Originally designed by Austrian optician Georg Simon Plössl in 1860, the Plössl eyepiece languished in relative obscurity for nearly 100 years until it was updated and brought into the modern world in the early 1980s by TeleVue optics. By updating the glass types, coatings, and optical formulations (lens curvatures) used in the classical Plössl, TeleVue started a revolution in the amateur astronomy world by providing premium-quality performance at prices well within reach and reason.
The TeleVue Plössls so improved the edge sharpness of the original Plössl design that they were awarded multiple U. S. and international patents. As the superiority of the design became apparent to the astronomical community, “me-too” Plössl eyepieces were soon introduced by other manufacturers to try to cash in on TeleVue’s breakthrough, but the other manufacturers were never able to duplicate the patented TeleVue design. Some of the original TeleVue Plössls – the 55mm, 40mm, and 32mm – are still being made to the exact same specifications as they were when they were introduced back in 1980 to 1982, proof that the original design is still unrivalled.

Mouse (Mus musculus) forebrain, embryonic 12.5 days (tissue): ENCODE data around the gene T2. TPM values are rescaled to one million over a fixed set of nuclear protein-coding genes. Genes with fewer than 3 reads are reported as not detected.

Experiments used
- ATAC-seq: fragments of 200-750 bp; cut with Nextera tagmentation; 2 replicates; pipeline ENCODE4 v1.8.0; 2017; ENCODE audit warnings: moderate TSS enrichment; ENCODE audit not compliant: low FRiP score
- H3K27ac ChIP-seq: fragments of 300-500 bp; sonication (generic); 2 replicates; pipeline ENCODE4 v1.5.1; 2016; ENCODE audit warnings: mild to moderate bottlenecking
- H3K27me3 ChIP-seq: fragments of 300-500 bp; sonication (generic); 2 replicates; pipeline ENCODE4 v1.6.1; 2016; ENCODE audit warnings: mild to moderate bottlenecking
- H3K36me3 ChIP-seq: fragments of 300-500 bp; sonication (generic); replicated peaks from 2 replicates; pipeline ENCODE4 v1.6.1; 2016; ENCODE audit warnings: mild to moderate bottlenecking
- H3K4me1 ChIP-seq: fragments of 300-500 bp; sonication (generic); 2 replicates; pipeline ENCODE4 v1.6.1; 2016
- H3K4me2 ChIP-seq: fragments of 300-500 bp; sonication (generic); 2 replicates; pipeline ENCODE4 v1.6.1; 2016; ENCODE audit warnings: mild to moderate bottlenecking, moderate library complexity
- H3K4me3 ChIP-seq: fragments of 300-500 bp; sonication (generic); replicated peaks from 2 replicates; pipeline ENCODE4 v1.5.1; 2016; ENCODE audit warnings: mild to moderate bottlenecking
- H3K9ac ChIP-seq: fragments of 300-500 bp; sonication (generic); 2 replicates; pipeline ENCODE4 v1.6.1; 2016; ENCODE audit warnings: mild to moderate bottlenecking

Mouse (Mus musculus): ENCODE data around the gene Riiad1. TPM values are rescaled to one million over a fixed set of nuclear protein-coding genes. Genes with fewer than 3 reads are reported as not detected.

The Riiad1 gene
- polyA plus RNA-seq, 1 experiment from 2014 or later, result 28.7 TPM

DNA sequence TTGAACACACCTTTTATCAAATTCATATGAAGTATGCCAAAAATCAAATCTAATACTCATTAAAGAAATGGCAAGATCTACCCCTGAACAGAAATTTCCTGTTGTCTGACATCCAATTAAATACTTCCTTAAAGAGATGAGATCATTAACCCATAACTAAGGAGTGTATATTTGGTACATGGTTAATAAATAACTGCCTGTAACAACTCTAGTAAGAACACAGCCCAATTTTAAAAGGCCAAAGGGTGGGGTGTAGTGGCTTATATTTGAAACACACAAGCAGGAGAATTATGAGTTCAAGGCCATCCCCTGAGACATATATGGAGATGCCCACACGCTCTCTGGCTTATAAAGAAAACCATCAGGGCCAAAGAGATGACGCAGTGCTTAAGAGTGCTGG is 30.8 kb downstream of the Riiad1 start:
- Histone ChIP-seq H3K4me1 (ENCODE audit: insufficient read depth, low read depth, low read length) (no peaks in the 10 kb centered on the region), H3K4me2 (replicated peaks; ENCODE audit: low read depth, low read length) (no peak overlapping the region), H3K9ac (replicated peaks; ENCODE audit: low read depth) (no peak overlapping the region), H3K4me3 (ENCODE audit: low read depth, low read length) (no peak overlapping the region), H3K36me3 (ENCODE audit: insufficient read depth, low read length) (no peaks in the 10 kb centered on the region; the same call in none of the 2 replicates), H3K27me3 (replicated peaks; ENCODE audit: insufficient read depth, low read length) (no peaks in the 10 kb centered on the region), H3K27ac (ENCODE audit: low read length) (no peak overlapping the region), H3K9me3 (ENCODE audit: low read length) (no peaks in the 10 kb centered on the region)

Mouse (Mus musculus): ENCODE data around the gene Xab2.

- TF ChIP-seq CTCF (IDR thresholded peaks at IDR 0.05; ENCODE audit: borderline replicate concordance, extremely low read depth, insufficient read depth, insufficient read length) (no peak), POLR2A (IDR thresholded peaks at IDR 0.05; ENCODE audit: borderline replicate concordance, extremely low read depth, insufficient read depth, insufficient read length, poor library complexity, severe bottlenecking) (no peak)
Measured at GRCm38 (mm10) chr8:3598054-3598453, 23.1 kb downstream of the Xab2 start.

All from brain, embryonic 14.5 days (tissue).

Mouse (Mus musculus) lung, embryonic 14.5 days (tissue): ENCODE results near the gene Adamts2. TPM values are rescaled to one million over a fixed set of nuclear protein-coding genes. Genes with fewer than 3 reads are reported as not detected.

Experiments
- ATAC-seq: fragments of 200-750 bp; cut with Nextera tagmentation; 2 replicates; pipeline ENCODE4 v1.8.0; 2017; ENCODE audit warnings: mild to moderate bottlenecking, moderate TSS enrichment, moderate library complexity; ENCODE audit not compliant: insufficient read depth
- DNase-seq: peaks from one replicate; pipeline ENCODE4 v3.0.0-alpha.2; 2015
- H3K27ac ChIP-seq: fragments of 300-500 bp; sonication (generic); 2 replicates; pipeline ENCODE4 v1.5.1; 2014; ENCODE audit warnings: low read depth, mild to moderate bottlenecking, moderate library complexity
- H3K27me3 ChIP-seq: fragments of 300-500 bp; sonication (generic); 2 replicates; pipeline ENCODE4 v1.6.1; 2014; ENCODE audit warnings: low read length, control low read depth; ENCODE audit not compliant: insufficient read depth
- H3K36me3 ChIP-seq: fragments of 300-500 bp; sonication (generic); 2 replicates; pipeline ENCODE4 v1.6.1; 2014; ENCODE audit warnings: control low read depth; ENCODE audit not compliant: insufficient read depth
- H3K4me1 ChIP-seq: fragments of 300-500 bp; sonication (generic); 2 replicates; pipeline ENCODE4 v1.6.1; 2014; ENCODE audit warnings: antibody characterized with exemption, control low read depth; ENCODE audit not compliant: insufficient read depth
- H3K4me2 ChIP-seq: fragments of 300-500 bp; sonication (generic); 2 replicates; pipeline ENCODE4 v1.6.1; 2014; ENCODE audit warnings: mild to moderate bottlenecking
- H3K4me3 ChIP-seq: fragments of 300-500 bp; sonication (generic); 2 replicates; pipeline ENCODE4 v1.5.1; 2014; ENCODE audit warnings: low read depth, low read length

These are the latest versions of those revolutionary eyepieces. They have four lens elements arranged in two sets of paired achromatic lenses, as in the original 1860 design. However, the TeleVues use concave external lenses, rather than the usual convex elements, to provide a significant improvement in the correction of astigmatism and coma at the edge of the field. They are excellent for moderately low to high power use with any type of telescope, including fast reflector "light buckets" having focal ratios as low as f/4. They are superb for planets, nebulas, star clusters – anywhere edge-to-edge sharpness is more important than an extra-wide field or extreme contrast. They have excellent color correction and virtually no field curvature, although minor ghosting may be a problem in eyepiece projection photography with some Schmidt-Cassegrains.
All are fully multicoated for the highest possible light transmission and are computer-optimized for excellent correction of chromatic and spherical aberration and astigmatism. They have blackened lens edges for high contrast, and soft fold-down rubber eyecups for observing comfort. Caps are provided for both ends of each eyepiece. Those 20mm and longer in focal length have rubber grip rings for easy handling in cold weather (the shorter focal lengths are physically too short to install a grip ring). All are threaded for filters.
The TeleVue 8mm, 11mm, and 25mm Plössls were top-rated in a recent test report of 31 eyepieces in Sky & Telescope magazine.